August 19-26, 2003
Thomas, Colin, Joe, and me...Krister
Finally, after driving all the way from Colorado, we were there. The mountain stood in all of its glory in front of us. We started packing our bags while waiting for the visitor’s center to open. We decided not to take any sleeping bags. Only our bivy sacks, down jackets and Magamid tent were to keep us warm. We decided we should take one sleeping bag incase of an emergency, and because I had the lightest pack I took my bag.
Tourists started to pore into the parking lot. Mostly Asian tourists, which I thought was interesting. People saw our gear and kept asking us if we were going to climb the mountain. It is funny to see the faces people make when you tell them you are. We talked to one of the rangers about our route. A man had just soloed the north face a few days before and he reported good ice all the way to the top. Also, about half of all attempts had made it to the summit which is about forty percent more than average. No storms were expected until Saturday morning, so everything was looking really positive and we were pumped.
We started the hike to Berg Lake which was about a twelve mile hike with about three thousand feet of vertical gain. We followed the Robson River up the incredibly lush valley, and it was one of the craziest rivers I have ever seen. There were class five, class six rapids flowing with milky glacier water. On the way to Berg Lake was Kinney Lake. It was a long, beautiful, milky blue lake. The water was as smooth as glass. As we continued on to Berg Lake the valley became even more beautiful. Enormous 300 foot waterfalls falling off the sides of the valley fed by glaciers up above. The valley floor became very steep and the river turned from roaring to raging. The river dropped into huge 100 foot to 200 foot waterfalls, one after another with slick rock slides carved by glaciers between them. There were mammoth limestone cliffs on each side of the valley with lush vegetation. This might have been the most beautiful place I have ever been.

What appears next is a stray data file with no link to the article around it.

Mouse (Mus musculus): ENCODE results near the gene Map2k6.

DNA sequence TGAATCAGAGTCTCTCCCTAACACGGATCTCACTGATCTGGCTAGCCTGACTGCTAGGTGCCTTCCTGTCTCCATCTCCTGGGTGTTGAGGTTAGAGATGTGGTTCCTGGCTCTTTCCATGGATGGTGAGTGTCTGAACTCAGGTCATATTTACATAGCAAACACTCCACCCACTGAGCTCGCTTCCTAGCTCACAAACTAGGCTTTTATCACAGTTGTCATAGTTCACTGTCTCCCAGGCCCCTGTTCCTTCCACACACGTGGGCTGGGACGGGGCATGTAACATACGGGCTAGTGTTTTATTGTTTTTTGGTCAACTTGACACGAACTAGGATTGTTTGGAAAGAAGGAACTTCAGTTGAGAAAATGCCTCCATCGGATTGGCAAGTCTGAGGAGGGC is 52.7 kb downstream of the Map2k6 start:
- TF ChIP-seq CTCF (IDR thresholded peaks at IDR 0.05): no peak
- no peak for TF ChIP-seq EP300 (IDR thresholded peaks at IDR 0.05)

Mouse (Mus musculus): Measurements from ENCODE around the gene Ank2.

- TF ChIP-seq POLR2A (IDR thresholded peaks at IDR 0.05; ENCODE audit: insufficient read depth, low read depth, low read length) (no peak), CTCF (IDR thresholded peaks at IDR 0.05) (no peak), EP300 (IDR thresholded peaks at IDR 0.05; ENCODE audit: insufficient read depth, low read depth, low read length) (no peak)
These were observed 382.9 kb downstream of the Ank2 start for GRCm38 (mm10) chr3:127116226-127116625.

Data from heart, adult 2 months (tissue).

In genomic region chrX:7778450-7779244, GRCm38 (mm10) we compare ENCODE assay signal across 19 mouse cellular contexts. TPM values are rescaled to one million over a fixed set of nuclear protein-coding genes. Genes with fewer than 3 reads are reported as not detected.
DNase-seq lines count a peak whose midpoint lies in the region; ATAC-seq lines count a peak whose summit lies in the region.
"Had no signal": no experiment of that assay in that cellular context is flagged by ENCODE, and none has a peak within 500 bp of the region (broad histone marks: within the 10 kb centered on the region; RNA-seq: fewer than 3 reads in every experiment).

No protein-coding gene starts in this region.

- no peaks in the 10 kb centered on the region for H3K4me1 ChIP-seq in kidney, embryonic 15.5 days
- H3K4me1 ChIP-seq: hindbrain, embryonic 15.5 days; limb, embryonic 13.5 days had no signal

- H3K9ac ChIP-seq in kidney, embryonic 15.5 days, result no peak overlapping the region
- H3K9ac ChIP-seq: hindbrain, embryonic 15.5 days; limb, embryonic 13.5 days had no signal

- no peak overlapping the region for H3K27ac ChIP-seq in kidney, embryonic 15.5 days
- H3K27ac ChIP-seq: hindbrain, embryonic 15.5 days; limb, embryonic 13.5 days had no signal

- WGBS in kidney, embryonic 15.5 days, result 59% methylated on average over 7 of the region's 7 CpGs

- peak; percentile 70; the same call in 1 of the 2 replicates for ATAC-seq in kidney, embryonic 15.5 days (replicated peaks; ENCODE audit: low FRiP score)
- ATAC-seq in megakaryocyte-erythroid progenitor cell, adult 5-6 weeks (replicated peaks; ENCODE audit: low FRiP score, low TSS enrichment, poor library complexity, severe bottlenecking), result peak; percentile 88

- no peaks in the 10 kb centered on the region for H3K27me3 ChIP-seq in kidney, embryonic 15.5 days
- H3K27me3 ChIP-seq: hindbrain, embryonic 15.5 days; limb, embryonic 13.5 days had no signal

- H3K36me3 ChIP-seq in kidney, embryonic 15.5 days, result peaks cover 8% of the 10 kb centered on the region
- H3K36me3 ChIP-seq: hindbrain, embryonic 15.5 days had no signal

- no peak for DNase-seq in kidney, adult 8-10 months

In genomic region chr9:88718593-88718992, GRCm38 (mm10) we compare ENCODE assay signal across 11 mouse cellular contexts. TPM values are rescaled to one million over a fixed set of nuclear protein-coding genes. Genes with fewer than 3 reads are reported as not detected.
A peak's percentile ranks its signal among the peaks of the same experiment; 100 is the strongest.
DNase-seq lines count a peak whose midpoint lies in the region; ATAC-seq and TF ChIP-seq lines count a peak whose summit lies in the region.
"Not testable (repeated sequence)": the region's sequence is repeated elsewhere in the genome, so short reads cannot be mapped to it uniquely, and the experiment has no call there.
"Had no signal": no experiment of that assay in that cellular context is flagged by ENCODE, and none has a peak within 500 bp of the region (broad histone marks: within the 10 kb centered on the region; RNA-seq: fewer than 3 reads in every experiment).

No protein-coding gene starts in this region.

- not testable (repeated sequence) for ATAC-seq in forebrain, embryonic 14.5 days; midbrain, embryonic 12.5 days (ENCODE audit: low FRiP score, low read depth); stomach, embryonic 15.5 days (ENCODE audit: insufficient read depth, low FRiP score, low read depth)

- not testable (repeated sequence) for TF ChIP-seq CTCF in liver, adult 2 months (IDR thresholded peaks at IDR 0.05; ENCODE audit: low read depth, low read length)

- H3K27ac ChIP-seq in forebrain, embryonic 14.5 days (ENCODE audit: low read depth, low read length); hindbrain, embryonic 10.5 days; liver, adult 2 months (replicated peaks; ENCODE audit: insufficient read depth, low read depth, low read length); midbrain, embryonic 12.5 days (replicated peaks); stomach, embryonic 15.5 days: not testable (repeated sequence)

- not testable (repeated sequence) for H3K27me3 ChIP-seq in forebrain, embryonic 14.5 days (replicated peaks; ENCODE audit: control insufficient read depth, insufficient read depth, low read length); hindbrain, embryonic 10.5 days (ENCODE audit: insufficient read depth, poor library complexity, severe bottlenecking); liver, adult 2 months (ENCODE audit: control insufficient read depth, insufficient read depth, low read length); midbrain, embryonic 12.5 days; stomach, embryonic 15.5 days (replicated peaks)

We finally made it to Berg Lake and the Emperor Face was looming over us. After a few pictures, we crossed the Robson River to our camp for that night. Next to Berg Lake is Mist Lake. These lakes are separated by a huge moraine formed by the Mist Glacier. We set up camp at a bivy site right next to Mist Lake inside the moraine. After dinner we went to bed and got ready to start an early morning.
We woke up before sunrise to start the climb to our high camp. It was cold and we were slow to get started. We hiked on the top of the moraine to the side of the mountain leaving behind our tennis shoes, extra food and anything else we thought was unnecessary to cut down on weight. Because the valleys in Canada are so wide and deep everything is much bigger than it actually looks. Just hiking to the end of the moraine to the mountain side seemed to take forever.